Twist Museum by Bjarke Ingels Group - Photo by Laurian Ghinitoiu.
Twist Museum by Bjarke Ingels Group – All photos by Laurian Ghinitoiu, unless indicated otherwise.

NorwayBIG – Bjarke Ingels Group has inaugurated The Twist Museum completing the cultural route through northern Europe’s largest sculpture park. Built around a historical pulp mill, gallery space was conceived as a beam warped 90 degrees near the middle to create a sculptural form as it spans the Randselva river.

Twist Museum by Bjarke Ingels Group - Photo by Hélène Binet.
Photo by Hélène Binet.

“The Twist is a hybrid spanning several traditional categories: it’s a museum, it’s a bridge, it’s an inhabitable sculpture.” Says Bjarke Ingels, BIG’s Founding Partner & Creative Director.

Twist Museum by Bjarke Ingels Group - Photo by Laurian Ghinitoiu.

As a bridge it reconfigures the sculpture park turning the journey through the park into a continuous loop. As a museum it connects two distinct spaces – an introverted vertical gallery and an extraverted horizontal gallery with panoramic views across the river. A third space is created through the blatant translation between these two galleries creating the namesake twist.

Twist Museum by Bjarke Ingels Group - Photo by Laurian Ghinitoiu.

That simple twist in the building’s volume allows the bridge to lift from the lower, forested riverbank in the south up to the hillside area in the north. As a continuous path in the landscape, both sides of the building serve as the main entrance. From the south entry, visitors cross a 16m aluminum-clad steel bridge to reach the double-height space with a clear view to the north end, similarly linked with a 9m pedestrian bridge.

Twist Museum by Bjarke Ingels Group - Photo by Laurian Ghinitoiu.

The double-curve geometry of the museum is comprised of straight 40cm wide aluminum panels arranged like a stack of books, shifted ever so slightly in a fanning motion. The same principle is used inside with white painted 8cm wide fir slats cladding the floor, wall and ceiling as one uniform backdrop for Kistefos’ short-term Norwegian and international exhibitions. From either direction, visitors experience the twisted gallery as though walking through a camera shutter.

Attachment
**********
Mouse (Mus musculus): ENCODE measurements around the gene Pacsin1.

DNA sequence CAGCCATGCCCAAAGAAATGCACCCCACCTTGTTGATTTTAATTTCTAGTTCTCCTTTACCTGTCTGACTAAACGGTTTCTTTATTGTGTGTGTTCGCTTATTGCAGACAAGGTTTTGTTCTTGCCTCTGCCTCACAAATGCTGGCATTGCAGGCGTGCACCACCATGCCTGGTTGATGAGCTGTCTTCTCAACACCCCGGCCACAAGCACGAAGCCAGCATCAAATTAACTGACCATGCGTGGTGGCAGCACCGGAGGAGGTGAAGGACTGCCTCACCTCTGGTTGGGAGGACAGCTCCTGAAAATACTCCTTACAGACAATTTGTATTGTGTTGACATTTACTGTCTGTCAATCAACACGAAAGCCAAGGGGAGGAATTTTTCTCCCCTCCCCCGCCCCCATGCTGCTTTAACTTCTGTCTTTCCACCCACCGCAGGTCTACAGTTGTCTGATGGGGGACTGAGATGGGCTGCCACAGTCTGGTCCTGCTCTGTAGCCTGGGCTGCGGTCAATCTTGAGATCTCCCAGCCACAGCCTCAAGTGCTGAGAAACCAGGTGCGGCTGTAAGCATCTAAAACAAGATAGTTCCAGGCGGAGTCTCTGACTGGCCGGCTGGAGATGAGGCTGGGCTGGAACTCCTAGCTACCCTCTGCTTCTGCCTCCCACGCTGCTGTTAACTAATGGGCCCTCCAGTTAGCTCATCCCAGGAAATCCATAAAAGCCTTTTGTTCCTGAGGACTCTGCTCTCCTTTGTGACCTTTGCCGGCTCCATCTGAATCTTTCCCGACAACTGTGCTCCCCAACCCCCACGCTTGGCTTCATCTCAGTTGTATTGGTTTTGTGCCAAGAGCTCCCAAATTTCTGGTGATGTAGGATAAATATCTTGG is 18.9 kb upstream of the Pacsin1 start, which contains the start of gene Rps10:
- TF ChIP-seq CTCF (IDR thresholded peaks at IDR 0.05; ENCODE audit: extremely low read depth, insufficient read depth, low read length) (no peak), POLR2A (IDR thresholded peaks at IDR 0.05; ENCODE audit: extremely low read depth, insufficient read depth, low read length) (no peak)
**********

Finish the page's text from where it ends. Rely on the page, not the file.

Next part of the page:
Twist Museum by Bjarke Ingels Group - Photo by Laurian Ghinitoiu.

Due to the curved form of the glass windows, the variety of daylight entering the museum creates three distinctive galleries: a wide, naturally lit gallery with panoramic views on the north side; a tall, dark gallery with artificial lighting on the south side; and, in between, a sculptural space with a twisted sliver of roof light. The ability to compartmentalize, divide or merge the gallery spaces create flexibility for Kistefos’ artistic programming.

Twist Museum by Bjarke Ingels Group - Photo by Laurian Ghinitoiu.

“The Twist constitutes a tectonic enigma. As the bridge connects the two riverbanks – a mountain slope and flat forest – it rotates 90 degrees forming a warped, ruled surface. Two pure functional forms united by complex curvature. Wherever you look, you see arches and curves, Fibonacci spirals and saddle shapes, but when you look closer you realize that everything is created from straight lines – straight sheets of aluminum, straight boards of wood. An expressive organic sculpture composed of rational repetitive elements.” Bjarke Ingels.

Twist Museum by Bjarke Ingels Group - Photo by Laurian Ghinitoiu.

The Twist Museum has been developed in collaboration with Element Arkitekter, AKT II, Rambøll, Bladt Industries, Max Fordham and Davis Langdon.

Twist Museum by Bjarke Ingels Group - Photo by Laurian Ghinitoiu.

All photos: courtesy of BIG – Bjarke Ingels Group.

Twist Museum by Bjarke Ingels Group - Photo by Laurian Ghinitoiu.